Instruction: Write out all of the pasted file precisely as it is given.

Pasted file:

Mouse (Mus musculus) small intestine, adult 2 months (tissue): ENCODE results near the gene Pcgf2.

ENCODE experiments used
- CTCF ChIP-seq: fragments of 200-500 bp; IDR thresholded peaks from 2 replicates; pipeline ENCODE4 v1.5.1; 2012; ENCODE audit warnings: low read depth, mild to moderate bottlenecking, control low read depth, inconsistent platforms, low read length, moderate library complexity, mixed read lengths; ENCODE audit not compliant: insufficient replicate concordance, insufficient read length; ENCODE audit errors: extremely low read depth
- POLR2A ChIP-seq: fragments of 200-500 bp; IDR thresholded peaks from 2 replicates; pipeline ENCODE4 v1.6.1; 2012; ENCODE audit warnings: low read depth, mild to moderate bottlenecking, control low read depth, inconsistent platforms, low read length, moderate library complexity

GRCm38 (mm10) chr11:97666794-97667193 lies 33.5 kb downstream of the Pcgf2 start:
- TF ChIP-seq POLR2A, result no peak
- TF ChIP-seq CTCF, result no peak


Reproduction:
Mouse (Mus musculus) small intestine, adult 2 months (tissue): ENCODE results near the gene Pcgf2.

ENCODE experiments used
- CTCF ChIP-seq: fragments of 200-500 bp; IDR thresholded peaks from 2 replicates; pipeline ENCODE4 v1.5.1; 2012; ENCODE audit warnings: low read depth, mild to moderate bottlenecking, control low read depth, inconsistent platforms, low read length, moderate library complexity, mixed read lengths; ENCODE audit not compliant: insufficient replicate concordance, insufficient read length; ENCODE audit errors: extremely low read depth
- POLR2A ChIP-seq: fragments of 200-500 bp; IDR thresholded peaks from 2 replicates; pipeline ENCODE4 v1.6.1; 2012; ENCODE audit warnings: low read depth, mild to moderate bottlenecking, control low read depth, inconsistent platforms, low read length, moderate library complexity

GRCm38 (mm10) chr11:97666794-97667193 lies 33.5 kb downstream of the Pcgf2 start:
- TF ChIP-seq POLR2A, result no peak
- TF ChIP-seq CTCF, result no peak